Fed. Cir. says Middle District of Tennessee is right, but for wrong reason on DoE (03/03/07)

In Aquatex Industries, Inc. v. Techniche Solutions, the Fed. Cir. held that the Middle District of Tennessee erred in issuing a summary judgment in favor of Techniche, the accused infringer. First, the district court erroneously held that infringement by the doctrine of equivalents is barred by prosecution history estoppel. Specifically, Aquatex amended their claim to read a “method of cooling a person by evaporation.” In addition, the district court erroneously concluded that the function of the “fiberfill batting material” was to promote evaporation and that Vizorb® did not achieve this function in the same way (i.e., by the use of hydrophobic material and by the creation of air pockets) as this limitation. The Fed. Cir. noted that the narrowing amendment bore no relation to the fiberfill batting material and the record does not support the district court's conclusions as to the function of the fiberfill batting material. However, the Fed. Cir. also found that evidence of equivalence proffered by Aquatex was insufficient to overcome a motion for summary judgment, and affirmed.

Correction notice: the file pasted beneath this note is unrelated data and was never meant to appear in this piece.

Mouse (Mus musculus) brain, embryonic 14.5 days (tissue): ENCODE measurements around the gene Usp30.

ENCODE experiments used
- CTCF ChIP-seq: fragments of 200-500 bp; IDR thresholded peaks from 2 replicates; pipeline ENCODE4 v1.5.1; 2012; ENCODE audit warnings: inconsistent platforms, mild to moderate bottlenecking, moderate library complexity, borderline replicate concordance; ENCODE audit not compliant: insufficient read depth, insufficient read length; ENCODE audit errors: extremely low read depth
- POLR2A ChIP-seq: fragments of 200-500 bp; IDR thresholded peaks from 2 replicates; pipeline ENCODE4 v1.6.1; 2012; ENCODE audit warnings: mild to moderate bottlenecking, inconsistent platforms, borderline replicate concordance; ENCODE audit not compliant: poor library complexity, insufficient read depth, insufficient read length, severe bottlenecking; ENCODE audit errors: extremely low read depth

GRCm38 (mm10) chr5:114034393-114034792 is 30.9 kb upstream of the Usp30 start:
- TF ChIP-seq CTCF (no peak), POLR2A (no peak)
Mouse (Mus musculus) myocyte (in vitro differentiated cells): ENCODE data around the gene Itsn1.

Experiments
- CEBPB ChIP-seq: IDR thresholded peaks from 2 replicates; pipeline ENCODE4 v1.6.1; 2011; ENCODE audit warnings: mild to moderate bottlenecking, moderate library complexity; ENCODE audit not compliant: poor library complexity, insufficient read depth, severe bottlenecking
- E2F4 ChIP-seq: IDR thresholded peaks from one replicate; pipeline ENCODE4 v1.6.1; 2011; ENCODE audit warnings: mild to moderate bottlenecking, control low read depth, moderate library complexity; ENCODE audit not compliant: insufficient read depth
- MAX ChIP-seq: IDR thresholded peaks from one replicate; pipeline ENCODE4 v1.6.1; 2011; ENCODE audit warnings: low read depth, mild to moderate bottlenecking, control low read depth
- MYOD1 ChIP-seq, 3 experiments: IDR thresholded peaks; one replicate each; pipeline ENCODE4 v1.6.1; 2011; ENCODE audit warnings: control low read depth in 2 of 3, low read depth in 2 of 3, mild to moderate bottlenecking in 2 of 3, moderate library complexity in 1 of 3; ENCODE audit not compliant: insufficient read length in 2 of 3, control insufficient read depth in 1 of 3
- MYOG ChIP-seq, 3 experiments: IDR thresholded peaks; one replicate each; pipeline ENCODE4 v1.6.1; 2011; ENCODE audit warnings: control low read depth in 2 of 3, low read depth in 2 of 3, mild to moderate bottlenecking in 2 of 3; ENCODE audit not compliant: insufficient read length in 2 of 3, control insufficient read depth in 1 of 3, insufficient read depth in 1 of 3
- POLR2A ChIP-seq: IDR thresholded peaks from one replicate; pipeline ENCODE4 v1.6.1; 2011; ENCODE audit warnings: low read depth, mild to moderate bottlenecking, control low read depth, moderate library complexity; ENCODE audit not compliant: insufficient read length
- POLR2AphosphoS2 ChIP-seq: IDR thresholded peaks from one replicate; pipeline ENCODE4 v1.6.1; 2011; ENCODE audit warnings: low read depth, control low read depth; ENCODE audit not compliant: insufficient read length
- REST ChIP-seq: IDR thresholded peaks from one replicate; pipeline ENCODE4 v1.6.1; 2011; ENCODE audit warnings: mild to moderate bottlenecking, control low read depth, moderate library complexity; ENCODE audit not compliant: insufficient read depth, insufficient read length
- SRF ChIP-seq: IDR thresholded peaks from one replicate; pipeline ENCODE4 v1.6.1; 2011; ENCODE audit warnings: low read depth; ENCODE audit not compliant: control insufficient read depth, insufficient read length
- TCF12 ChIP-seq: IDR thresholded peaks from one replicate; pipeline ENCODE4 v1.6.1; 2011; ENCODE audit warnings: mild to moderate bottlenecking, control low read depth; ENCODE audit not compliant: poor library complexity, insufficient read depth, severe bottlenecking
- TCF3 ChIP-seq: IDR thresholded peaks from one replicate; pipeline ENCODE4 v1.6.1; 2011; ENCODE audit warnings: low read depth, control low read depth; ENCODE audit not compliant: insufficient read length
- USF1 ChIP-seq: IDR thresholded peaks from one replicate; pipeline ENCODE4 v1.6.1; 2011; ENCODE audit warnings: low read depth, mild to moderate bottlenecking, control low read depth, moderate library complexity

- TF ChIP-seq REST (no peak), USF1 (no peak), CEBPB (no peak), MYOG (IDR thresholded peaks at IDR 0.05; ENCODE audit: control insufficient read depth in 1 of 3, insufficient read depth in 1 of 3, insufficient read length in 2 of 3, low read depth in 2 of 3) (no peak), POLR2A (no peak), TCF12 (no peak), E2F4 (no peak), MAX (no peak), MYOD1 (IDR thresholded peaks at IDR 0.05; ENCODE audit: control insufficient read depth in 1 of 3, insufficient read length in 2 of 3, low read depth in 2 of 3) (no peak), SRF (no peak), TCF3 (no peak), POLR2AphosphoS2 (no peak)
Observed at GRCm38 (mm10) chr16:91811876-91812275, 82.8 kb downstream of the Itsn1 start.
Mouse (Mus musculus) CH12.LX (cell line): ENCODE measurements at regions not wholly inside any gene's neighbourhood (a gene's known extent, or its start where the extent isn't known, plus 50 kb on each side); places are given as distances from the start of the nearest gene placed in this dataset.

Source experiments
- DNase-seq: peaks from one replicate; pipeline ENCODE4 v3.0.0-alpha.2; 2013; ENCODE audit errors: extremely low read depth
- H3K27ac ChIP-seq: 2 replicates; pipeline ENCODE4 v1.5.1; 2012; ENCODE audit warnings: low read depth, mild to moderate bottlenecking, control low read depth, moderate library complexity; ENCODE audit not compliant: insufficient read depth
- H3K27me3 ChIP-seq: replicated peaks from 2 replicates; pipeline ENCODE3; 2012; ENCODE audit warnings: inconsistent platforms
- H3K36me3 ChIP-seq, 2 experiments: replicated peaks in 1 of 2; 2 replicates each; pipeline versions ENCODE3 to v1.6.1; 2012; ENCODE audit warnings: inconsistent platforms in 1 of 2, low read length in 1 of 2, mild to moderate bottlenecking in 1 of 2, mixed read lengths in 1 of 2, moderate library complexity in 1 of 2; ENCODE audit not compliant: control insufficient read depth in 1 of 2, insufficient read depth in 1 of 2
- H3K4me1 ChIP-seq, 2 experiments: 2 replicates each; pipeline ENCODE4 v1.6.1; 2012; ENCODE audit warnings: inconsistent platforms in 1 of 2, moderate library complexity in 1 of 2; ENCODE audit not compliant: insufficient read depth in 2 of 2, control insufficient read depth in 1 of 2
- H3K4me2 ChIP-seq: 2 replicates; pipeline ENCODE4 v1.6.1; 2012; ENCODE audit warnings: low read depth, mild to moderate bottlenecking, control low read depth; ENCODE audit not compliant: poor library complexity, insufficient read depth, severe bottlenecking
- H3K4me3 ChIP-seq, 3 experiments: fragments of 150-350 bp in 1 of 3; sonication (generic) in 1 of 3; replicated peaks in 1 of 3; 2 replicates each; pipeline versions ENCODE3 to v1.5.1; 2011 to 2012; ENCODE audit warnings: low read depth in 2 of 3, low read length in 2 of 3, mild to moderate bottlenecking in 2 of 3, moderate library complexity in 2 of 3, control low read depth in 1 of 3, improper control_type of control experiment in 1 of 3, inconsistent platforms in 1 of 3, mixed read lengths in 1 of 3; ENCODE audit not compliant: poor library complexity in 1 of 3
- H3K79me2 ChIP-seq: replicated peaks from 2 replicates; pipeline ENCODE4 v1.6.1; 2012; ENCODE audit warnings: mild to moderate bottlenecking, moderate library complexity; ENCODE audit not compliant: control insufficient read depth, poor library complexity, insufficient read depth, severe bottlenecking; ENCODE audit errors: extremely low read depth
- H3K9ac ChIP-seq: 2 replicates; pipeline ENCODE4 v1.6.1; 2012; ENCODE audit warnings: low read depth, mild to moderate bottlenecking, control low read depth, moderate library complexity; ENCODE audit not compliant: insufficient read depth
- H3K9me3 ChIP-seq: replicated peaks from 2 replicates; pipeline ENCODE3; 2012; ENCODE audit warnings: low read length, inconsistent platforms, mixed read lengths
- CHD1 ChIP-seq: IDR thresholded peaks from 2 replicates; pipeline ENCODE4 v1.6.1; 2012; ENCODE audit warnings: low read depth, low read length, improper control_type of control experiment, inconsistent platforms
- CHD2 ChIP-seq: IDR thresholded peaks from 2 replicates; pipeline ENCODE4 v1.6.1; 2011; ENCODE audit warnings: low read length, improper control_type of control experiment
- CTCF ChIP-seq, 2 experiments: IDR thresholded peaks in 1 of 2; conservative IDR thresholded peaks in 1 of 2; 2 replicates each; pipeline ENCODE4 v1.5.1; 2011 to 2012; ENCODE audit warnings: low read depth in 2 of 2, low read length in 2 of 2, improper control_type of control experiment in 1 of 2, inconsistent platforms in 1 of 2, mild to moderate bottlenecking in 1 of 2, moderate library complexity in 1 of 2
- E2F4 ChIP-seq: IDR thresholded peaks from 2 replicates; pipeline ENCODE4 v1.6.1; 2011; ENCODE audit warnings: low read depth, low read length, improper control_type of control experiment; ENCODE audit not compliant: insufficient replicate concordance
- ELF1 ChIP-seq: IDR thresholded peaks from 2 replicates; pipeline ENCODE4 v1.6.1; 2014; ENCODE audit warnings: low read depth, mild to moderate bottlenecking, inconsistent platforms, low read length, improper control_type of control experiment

District court affirmed: D.O.E. infringement "not clearly erroneous" (11/15/06)

In Abraxis Bioscience, Inc. v. Mayne Pharma Inc., the Fed. Cir. upheld the lower court's finding of infringement under the D.O.E. Stated the court: “Unlike claim construction, a matter of law reviewed de novo, infringement under the doctrine of equivalents is a factual determination that we review for clear error. Centricut, LLC v. Esab Group, Inc., 390 F.3d 1361, 1367 (Fed. Cir. 2004). Thus, notwithstanding our disagreement with the district court's conclusions regarding claim construction and literal infringement, we will affirm its decision on infringement under the doctrine of equivalents.”

346 F.3d at 1326